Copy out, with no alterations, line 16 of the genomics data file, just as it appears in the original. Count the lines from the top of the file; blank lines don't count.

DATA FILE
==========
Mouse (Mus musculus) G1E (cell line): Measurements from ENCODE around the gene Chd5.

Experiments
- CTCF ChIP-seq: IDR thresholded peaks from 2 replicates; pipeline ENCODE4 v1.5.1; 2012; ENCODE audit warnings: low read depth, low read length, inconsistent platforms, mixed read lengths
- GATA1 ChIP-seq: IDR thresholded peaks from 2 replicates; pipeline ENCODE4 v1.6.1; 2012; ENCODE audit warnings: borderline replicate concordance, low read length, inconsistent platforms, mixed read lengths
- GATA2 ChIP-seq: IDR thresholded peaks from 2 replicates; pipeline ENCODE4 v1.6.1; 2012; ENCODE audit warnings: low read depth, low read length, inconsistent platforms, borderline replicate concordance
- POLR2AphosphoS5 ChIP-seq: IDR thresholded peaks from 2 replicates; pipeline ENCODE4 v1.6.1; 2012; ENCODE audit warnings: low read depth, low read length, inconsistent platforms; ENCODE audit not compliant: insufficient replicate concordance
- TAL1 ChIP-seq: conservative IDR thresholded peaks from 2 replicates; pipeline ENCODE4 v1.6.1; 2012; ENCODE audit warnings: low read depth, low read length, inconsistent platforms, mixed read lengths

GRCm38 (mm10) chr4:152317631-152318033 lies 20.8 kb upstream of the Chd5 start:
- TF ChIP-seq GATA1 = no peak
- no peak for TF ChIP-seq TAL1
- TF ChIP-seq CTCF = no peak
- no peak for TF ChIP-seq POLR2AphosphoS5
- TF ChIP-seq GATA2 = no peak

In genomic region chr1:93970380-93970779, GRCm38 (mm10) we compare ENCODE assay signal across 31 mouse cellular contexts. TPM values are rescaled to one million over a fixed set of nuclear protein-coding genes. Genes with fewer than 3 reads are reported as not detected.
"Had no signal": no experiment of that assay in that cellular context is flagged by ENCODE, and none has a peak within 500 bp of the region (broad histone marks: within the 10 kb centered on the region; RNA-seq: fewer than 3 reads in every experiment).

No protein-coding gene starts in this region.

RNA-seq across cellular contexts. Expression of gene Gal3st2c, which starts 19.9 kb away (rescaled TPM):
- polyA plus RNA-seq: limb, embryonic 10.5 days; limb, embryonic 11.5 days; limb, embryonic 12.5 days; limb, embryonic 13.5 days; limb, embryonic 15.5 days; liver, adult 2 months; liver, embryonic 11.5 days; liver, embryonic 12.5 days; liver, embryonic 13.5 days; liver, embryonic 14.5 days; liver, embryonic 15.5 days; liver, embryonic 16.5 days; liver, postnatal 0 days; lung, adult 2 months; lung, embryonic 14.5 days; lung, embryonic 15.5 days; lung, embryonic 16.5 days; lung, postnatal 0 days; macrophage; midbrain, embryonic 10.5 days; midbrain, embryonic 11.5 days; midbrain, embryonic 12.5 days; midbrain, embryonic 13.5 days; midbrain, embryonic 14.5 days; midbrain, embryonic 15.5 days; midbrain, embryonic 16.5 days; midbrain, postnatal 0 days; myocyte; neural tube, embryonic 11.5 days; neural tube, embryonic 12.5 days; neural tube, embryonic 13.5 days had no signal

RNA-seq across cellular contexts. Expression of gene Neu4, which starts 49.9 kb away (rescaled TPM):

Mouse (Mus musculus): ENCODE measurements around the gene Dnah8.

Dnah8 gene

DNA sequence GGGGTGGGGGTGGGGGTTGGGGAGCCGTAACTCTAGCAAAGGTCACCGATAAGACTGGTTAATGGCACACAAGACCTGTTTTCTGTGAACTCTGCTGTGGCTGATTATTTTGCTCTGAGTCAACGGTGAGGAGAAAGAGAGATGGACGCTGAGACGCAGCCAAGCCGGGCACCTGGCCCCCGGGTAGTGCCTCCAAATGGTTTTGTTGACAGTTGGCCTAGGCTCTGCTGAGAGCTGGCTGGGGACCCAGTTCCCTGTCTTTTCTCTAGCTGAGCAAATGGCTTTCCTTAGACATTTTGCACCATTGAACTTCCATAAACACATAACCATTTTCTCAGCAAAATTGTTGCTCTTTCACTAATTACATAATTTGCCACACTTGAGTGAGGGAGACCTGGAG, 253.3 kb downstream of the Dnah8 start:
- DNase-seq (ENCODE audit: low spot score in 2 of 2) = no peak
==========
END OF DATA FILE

No protein-coding gene starts in this region.